Squamous cell carcinoma (SCC) is the second most common form of skin cancer. It’s usually found on areas of the body damaged by UV rays from the sun or tanning beds. Sun-exposed skin includes the head, neck, ears, lips, arms, legs, and hands.
SCC is a fairly slow-growing skin cancer. Unlike other types of skin cancer, it can spread to the tissues, bones, and nearby lymph nodes, where it may become hard to treat. When caught early, it’s easy to treat.
Certain things make you more likely to deve...
Targeted therapy with inhibitors. These are medicines that inhibit, or prevent, cancer cells from growing by blocking signals in the cell. Inhibitors are only given if a gene test shows that a person has the BRAF gene change, or mutation.
Metastatic melanoma and melanoma that can't be removed with surgery may be treated with inhibitors.
Melanoma can come
back after treatment. This is called recurrent melanoma. All of the treatments mentioned above may be used for recurrent melanoma as well as:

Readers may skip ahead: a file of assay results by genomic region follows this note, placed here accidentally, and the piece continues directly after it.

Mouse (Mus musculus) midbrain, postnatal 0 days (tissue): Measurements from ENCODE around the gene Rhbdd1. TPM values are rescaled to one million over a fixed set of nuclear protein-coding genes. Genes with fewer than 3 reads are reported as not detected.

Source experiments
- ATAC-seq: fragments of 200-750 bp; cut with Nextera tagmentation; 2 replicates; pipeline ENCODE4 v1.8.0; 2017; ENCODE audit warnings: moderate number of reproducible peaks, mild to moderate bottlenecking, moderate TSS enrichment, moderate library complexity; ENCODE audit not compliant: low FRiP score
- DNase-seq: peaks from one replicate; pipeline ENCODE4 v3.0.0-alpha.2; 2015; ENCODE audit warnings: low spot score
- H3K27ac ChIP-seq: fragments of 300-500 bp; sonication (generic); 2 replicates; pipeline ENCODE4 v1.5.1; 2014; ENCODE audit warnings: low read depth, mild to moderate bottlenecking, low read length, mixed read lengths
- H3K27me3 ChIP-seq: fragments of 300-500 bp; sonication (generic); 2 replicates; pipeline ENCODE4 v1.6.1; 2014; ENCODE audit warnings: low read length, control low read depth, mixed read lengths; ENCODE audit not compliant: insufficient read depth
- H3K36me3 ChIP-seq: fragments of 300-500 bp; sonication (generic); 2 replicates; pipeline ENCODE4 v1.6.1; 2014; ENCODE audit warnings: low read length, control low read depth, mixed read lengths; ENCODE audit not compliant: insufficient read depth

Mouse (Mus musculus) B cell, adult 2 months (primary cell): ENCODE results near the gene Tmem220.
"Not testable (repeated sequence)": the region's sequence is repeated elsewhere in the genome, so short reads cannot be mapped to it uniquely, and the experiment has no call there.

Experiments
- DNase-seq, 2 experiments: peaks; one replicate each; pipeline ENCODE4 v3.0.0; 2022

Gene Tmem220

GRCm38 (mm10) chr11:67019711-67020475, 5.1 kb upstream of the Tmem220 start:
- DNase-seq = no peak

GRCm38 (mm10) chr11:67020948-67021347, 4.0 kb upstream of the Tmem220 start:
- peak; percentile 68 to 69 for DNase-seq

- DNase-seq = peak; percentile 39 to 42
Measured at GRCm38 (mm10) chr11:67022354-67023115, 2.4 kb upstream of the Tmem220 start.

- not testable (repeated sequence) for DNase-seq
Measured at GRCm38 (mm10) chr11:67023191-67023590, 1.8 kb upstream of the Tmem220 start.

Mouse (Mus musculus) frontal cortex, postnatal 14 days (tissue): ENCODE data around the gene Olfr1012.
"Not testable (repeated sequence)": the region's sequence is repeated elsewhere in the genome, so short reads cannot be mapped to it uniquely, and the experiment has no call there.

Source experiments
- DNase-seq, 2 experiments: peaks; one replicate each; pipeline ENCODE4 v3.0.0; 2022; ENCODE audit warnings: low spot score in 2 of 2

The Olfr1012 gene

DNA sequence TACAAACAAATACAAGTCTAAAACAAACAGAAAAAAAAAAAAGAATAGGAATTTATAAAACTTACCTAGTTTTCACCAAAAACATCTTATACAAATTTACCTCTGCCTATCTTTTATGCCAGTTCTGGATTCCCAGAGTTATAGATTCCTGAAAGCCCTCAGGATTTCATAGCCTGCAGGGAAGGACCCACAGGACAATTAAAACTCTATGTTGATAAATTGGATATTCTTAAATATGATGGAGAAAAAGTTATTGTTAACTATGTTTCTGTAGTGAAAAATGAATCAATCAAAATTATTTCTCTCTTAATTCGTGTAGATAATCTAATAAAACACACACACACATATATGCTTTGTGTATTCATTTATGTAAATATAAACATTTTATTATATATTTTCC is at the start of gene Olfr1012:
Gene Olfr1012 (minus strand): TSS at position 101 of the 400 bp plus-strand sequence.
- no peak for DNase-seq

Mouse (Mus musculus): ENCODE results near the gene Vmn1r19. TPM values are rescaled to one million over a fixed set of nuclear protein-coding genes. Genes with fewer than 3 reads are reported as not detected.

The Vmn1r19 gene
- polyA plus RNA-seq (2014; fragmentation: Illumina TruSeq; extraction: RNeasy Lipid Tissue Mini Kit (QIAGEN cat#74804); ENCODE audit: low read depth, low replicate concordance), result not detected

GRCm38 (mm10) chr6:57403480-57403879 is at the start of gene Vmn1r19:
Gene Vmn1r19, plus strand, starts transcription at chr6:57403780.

Hyperthermic isolated limb perfusion. If the melanoma is on your arm or leg, chemotherapy medicine may be added to a warm solution and injected into the bloodstream of that arm or leg. The flow of blood to and from that limb is stopped for a short time so the medicine can go right to the tumor.
Medicines injected directly into the tumor.
Lasers to destroy the tumor.
If your melanoma can't be cured, your doctors will try to control symptoms, reduce complications, and keep you comfortable.
Your doctor may recommend that you join a clinical trial if one is available in your area. Clinical trials may offer the best treatment option for people who have metastatic cancer. Clinical trials study other treatments, such as combinations of chemotherapy, vaccines, and immunotherapies. They are also studying targeted therapy.
Regular follow-up appointments are
important after you have been diagnosed with melanoma.
Your doctor will set up a regular schedule of checkups that will happen less often as time goes on.
To learn more about specific treatments for melanoma, go to the National Cancer Institute's website at www.cancer.gov/cancertopics/types/melanoma.